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I apolgize for contributing yet another question asking about an application of CS. Here it is:

Suppose $p_1, \dots ,p_n$ and $a_1,...,a_n$ are real numbers such that $p_i \geq 0$, $a_i \geq 0$ for all $i$, and $p_1 + \dots + p_n = 1$. Then $$(p_1a_1+ \dots + p_na_n)\left(\frac{p_1}{a_1}+ \dots + \frac{p_n}{a_n}\right) \geq 1$$

The author of my textbook gives the following proof: Apply Cauchy's inequality to the sequences $\sqrt{p_1a_1} \dots \sqrt{p_n}{a_n}$ and $\sqrt{\frac{p_1}{a_1}} \dots \sqrt{\frac{p_n}{a_n}}$. (Thats it)

In trying to fill in the blanks I obtained the following $$\sqrt{p_1a_1} +\dots +\sqrt{p_na_n} \leq \sqrt{p_1+\dots+p_n}\sqrt{a_1+...+a_n} = \sqrt{a_1+...+a_n}$$ and $$\sqrt{\frac{p_1}{a_1}} +\dots +\sqrt{\frac{p_n}{a_n}} \leq \sqrt{p_1+\dots+p_n}\sqrt{\frac{1}{a_1}+...+\frac{1}{a_n}} = \sqrt{\frac{1}{a_1}+...+\frac{1}{a_n}}$$ I'm not entirely sure where to go from here. Perhaps I have misunderstood what he meant by "apply cauchy's inequality to the sequences...". Another idea I had was to note that $$(p_1a_1+ \dots + p_na_n) \leq M_a(p_1+ \dots + p_n)$$ where $M_a$ is the largest $a_i$. And, that $$\left(\frac{p_1}{a_1}+ \dots + \frac{p_n}{a_n}\right) \leq \frac{1}{m_a}(p_1+\dots+p_n)$$ where $m_a$ is the smallest $a_i$. Therefore, since $\frac{M_a}{m_a} \geq 1$ the inequality follows. I am not very confident in the correctness of this method though and would like to understand how to prove the inequality via CS as my book suggests.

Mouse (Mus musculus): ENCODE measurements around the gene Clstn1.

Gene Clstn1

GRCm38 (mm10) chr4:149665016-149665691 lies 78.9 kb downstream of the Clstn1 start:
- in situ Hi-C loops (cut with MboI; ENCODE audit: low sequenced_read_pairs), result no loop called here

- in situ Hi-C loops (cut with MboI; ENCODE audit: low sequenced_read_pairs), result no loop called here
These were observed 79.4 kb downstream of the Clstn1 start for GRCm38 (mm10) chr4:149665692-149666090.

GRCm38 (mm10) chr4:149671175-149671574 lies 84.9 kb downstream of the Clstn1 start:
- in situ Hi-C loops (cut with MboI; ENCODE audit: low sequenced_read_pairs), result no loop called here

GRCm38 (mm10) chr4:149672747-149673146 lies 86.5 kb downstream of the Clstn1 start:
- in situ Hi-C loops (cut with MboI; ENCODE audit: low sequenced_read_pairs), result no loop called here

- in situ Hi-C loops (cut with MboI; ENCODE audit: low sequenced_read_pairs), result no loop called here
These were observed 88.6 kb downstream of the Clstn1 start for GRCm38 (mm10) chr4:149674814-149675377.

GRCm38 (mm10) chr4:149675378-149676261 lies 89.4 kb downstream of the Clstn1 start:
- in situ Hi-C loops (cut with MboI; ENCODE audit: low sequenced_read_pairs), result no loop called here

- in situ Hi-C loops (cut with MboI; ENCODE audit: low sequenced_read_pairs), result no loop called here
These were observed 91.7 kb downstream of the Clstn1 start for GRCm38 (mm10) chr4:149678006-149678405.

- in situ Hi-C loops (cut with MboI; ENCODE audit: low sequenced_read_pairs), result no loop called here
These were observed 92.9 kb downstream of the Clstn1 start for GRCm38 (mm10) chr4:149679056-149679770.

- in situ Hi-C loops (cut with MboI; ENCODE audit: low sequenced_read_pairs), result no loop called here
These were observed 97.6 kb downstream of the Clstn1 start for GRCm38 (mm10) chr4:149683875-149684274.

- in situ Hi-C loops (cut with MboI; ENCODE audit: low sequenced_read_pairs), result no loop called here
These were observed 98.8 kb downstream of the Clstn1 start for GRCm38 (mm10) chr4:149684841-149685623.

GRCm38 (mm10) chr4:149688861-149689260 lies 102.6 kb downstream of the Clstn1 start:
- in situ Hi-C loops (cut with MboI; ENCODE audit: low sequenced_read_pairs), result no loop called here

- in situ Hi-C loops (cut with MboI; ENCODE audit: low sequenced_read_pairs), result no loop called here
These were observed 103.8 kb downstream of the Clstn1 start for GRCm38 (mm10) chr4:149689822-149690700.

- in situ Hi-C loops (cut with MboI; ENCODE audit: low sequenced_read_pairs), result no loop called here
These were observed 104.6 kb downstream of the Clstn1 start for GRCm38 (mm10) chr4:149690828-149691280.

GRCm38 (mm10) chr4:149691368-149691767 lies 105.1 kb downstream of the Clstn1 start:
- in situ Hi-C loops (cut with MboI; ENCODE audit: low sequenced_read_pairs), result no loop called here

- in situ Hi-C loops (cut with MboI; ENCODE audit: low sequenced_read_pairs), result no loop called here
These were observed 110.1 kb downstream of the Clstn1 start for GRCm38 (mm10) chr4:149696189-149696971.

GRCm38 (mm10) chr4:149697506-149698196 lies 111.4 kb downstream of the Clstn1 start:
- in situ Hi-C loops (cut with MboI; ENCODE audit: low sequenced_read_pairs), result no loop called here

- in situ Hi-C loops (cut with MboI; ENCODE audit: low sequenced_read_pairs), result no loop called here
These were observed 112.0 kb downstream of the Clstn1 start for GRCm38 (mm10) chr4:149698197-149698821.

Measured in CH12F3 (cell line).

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C-S is the following. $$(a_1^2+a_2^2+...+a_n^2)(b_1^2+b_2^2+...+b_n^2)\geq(a_1b_1+a_2b_2+...+a_nb_n)^2.$$ Hence, for positives $a_i$ and your $p_i$ we obtain: $$(p_1a_1+ \dots + p_na_n)\left(\frac{p_1}{a_1}+ \dots + \frac{p_n}{a_n}\right)=\sum_{i=1}^n\left(\sqrt{p_ia_i}\right)^2\sum_{i=1}^n\left(\sqrt{\frac{p_i}{a_i}}\right)^2\geq $$ $$\geq\left(\sum_{i=1}^n(\sqrt{p_ia_i}\sqrt{\frac{p_i}{a_i}}\right)^2=\left(\sum_{i=1}^np_i\right)^2=1$$

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